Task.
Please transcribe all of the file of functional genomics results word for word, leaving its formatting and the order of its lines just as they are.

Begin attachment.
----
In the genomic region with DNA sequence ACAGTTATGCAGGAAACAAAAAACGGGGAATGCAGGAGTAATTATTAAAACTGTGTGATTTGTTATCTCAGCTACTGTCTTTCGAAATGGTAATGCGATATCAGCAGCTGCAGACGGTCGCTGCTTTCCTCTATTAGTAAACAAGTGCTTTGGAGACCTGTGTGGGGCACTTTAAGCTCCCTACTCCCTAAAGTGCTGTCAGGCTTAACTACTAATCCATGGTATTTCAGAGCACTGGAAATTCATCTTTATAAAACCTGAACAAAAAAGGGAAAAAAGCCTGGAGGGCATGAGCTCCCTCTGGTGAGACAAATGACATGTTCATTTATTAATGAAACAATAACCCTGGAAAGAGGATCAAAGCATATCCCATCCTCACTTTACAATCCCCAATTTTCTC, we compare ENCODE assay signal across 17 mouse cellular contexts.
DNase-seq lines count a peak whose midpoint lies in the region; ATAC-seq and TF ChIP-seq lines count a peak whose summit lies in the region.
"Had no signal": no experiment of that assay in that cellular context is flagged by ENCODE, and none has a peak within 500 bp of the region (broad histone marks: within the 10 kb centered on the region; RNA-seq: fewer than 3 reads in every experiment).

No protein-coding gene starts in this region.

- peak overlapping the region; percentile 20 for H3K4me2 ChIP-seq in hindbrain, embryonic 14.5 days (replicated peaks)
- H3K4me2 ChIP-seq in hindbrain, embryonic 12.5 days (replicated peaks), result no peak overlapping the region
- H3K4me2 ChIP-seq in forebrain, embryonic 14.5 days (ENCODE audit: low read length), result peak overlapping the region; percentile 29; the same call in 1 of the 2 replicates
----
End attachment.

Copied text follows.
In the genomic region with DNA sequence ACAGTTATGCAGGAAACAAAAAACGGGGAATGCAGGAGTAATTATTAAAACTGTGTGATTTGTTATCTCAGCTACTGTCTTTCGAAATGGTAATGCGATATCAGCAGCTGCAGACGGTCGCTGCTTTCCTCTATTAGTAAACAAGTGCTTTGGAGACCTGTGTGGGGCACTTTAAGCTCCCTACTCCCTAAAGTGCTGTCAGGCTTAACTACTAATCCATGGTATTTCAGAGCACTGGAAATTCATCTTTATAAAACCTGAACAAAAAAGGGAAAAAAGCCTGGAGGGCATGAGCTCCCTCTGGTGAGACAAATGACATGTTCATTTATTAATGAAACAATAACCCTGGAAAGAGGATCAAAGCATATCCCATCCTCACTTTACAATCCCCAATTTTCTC, we compare ENCODE assay signal across 17 mouse cellular contexts.
DNase-seq lines count a peak whose midpoint lies in the region; ATAC-seq and TF ChIP-seq lines count a peak whose summit lies in the region.
"Had no signal": no experiment of that assay in that cellular context is flagged by ENCODE, and none has a peak within 500 bp of the region (broad histone marks: within the 10 kb centered on the region; RNA-seq: fewer than 3 reads in every experiment).

No protein-coding gene starts in this region.

- peak overlapping the region; percentile 20 for H3K4me2 ChIP-seq in hindbrain, embryonic 14.5 days (replicated peaks)
- H3K4me2 ChIP-seq in hindbrain, embryonic 12.5 days (replicated peaks), result no peak overlapping the region
- H3K4me2 ChIP-seq in forebrain, embryonic 14.5 days (ENCODE audit: low read length), result peak overlapping the region; percentile 29; the same call in 1 of the 2 replicates